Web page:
Made in Coventry, England, sadly, the ribbon’s specific maker is unknown. However, it was designed by one M. Clack who was a pupil of Coventry School of Art. The people of Coventry were very proud of the honors which the ribbon received at the Great Exhibition and soon found that the appearance of this ribbon helped to increase the demand for Coventry-made ribbon products such as trimmings, bookmarks and other woven keepsakes. 





Mr. Punch of Belgrave Square, Chapter 76


Chapter 76: 

Fits 



Whatever do you mean, Miss Barrett?” Gamilla asked, stepping forward. “Where you been? The whole household’s gone out their heads lookin’ for ya. The masters and all.”

“Don’t come near me!” Ellen yelped, pressing her back against the door. “Don’t bring the baby near me!”

“Why-ever not?” Gamilla asked, stopping in her tracks.

“I’m ill, terribly, terribly ill.”

“Is ya?” Gamilla asked. “Poor dear, you did look poorly in the carriage. What’s troublin’ ya?”

“Everything. I think I have a horrible fever.” Ellen moaned.

“I’m so sorry for to hear it.” Gamilla said gently. “But, if you been sick, why not come to me or Mr. Speaight or Mrs. Pepper. Don’t ya think goin’ out on the moors would make it worse, Miss Ellen?”

“I don’t understand,” Ellen coughed.

“You done went out, Miss.” Gamilla answered.

“No. No, I didn’t.”

“Sure ya did.” Gamilla squinted. “That’s why everyone’s been lookin’ for ya.”

“I was in my room.”

“They done searched your room, Miss Ellen.” Gamilla shook her head.

“Are you calling me a liar?”

“Well, no, Miss Ellen. But, Mrs. North done looked in your room. Mrs. Pepper did, too.”

“Did they look under the bed?”

“Under the bed, Miss?” Gamilla raised her eyebrows.

“I must have fainted and rolled under the bed. That’s where I awoke.”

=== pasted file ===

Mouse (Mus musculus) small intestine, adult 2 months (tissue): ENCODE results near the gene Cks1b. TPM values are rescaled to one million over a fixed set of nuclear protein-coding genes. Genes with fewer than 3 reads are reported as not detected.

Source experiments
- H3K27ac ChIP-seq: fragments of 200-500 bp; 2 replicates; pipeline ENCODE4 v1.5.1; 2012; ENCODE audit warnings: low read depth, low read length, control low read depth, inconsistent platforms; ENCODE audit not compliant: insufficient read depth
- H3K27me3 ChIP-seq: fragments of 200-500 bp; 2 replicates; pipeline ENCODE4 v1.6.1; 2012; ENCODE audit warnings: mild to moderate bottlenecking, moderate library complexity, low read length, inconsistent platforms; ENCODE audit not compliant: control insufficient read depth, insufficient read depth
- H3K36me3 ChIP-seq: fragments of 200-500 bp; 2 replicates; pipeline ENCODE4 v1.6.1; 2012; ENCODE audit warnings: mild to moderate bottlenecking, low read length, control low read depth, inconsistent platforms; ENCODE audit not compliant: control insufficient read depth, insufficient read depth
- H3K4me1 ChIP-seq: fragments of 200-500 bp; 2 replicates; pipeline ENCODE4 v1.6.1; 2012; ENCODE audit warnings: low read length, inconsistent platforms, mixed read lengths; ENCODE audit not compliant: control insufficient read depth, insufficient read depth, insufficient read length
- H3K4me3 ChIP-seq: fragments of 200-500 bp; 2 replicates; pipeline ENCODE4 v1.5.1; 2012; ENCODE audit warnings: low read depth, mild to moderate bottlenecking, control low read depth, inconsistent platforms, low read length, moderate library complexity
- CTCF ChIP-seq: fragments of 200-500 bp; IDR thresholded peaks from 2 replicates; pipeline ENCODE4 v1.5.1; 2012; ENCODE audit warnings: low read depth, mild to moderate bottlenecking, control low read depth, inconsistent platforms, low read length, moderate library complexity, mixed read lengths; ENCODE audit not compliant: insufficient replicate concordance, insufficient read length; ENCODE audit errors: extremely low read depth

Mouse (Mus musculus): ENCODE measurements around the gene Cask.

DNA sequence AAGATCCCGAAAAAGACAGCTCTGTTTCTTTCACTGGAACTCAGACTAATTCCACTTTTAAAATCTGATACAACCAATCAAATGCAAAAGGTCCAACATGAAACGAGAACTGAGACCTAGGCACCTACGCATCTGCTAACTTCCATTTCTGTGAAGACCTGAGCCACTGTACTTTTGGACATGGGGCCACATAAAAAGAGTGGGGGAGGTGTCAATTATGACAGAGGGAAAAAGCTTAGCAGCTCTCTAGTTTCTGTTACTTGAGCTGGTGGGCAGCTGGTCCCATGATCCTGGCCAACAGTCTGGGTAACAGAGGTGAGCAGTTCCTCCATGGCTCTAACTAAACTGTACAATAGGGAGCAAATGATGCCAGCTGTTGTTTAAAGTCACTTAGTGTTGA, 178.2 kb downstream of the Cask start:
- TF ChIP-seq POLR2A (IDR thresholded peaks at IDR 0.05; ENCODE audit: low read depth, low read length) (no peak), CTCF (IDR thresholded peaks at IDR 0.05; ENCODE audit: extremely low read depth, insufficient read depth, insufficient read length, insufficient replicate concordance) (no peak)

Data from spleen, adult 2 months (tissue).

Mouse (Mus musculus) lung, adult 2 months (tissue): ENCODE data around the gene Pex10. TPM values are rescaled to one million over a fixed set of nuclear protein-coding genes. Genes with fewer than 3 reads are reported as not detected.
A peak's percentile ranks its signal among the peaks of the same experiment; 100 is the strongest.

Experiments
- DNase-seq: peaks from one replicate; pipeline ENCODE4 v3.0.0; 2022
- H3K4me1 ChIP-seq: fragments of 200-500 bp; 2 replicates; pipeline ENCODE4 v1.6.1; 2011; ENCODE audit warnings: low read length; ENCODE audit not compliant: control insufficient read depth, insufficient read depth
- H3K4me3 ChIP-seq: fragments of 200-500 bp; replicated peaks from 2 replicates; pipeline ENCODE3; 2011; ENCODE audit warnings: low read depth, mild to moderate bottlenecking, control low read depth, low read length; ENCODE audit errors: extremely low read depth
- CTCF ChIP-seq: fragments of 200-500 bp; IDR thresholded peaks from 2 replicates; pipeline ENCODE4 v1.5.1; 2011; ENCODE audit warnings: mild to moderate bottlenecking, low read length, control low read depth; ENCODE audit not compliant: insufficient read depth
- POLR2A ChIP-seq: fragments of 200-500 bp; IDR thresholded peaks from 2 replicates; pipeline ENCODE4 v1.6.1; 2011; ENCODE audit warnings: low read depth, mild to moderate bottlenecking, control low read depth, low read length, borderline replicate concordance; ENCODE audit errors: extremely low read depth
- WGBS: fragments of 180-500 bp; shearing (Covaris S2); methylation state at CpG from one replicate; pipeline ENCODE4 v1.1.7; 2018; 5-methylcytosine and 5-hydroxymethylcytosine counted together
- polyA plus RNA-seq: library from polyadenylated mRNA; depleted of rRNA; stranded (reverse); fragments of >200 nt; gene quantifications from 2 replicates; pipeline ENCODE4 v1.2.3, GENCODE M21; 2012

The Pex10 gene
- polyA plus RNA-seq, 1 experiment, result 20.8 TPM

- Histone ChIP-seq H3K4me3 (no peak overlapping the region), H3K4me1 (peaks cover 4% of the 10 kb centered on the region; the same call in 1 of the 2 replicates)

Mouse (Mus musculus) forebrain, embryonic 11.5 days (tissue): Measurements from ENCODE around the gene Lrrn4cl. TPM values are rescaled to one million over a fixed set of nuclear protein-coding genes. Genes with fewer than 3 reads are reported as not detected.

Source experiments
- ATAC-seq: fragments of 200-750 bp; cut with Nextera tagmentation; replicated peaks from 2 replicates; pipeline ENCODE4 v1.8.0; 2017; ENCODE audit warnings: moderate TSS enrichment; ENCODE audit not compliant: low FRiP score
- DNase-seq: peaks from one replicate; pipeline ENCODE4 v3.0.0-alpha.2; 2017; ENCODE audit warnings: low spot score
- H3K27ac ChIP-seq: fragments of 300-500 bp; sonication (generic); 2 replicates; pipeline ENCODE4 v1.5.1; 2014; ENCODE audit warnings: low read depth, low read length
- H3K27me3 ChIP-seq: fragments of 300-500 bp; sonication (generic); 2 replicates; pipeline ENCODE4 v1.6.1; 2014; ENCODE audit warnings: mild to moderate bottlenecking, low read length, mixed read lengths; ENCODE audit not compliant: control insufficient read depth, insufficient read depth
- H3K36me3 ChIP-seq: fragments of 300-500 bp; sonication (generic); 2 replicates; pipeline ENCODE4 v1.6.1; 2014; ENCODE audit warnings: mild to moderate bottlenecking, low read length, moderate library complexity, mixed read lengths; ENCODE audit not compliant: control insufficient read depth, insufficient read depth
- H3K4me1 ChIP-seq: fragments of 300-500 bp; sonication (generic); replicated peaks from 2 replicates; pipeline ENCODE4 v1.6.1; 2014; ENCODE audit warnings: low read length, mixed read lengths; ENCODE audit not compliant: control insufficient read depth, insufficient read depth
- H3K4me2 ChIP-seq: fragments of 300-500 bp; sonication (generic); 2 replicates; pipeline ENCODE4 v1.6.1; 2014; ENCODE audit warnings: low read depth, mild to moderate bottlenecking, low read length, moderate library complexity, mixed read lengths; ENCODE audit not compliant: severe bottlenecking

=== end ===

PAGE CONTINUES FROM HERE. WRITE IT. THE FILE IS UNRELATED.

“That don’t make sense.” Gamilla frowned thoughtfully. “I done fainted before and I don’t recall fallin’ and rollin’.”

“Well, that’s what happened!” Ellen howled.

“As you say, Miss.” Gamilla nodded. She placed Collin in his cradle and walked forward.

“I told you not to come near me!” Ellen wailed.

“I ain’t, Miss Ellen. I’m goin’ for the bell for to ring for Mr. Speaight.”

“Why?” Ellen asked.

“So folks know to stop lookin’ for ya. The boys and Finlay are out roamin’ the estate. The stablemen is lookin’ for ya. The maids done crawled all over the castle and, even the masters is out lookin’.”

“I’m so sorry to have put everyone to so much trouble.” Ellen whispered. “If only they’d just looked under…”

“Yes, under the bed.” Gamilla nodded, ringing the bell. “Miss, I don’t wanna be impolite, but if you is ill, maybe you’d ought not be in the nursery.”

“Of course,” Ellen nodded, turning around the open the door. “How is Colin?”

“He’s a good boy, Miss.” Ellen smiled. “You heard him—he done said his first word. His pappy’s name.”

“Yes, I heard.” Ellen sniffed. “He must love his father very much.”

“Most folk do, Miss.”

“Most.” Ellen scowled.

“Why don’t we go out in the corridor, Miss?” Gamilla nodded.

“We?” Ellen shook her head. “You can’t leave Colin. With me in this condition, you’re going to have to look after him for awhile.”

“Oh, I know.” Gamilla smiled. “That’s fine, Miss. Only, I’m gonna step out into the corridor and stay with ya ‘til Mr. Speaight comes.”

“What if Colin needs something?”

“I’ll hear him through the door, Miss.” Gamilla said brightly.

“You don’t have to watch me.”

“Well, Miss Ellen, if you’re this poorly, I think I’d best. Mr. Speaight can help ya back to your room and, then, we can fetch Dr. Halifax to have a look at ya.”

“He can’t.” Ellen shook her head as Gamilla essentially forced her out into the passage.

“Why not?” Gamilla squinted. “The doctor done examines ladies all the time. You don’t think he’s gonna look at ya? Even if he did, he’s…well, it won’t be nothin’ to him.”

“It’s not that.” Ellen puffed. “If Dr. Halifax examines me, he could become contaminated. The Duke is just recovering. He’s already weakened. We can’t afford to spread this to His Grace.”

“I’m sure the doctor knows what to do.”

“Good Heavens!’ A man’s voice bellowed from the end of the passage. “Miss Barrett, what in the name of God have you been doing?”

Ellen and Gamilla turned around to see the Duke and the doctor followed by Speaight.

“Speaight said you’d rung, Gamilla.” Mr. Punch said as they got closer. “Dr. Halifac and I thought we’d come and check on Colin since we’d given up the search for Miss Barrett.”

“With good reason,” Robert growled. “How long have you been here.”

“Dr. Halifax,” Gamilla began. “Miss Ellen says she’s sick, Sir.”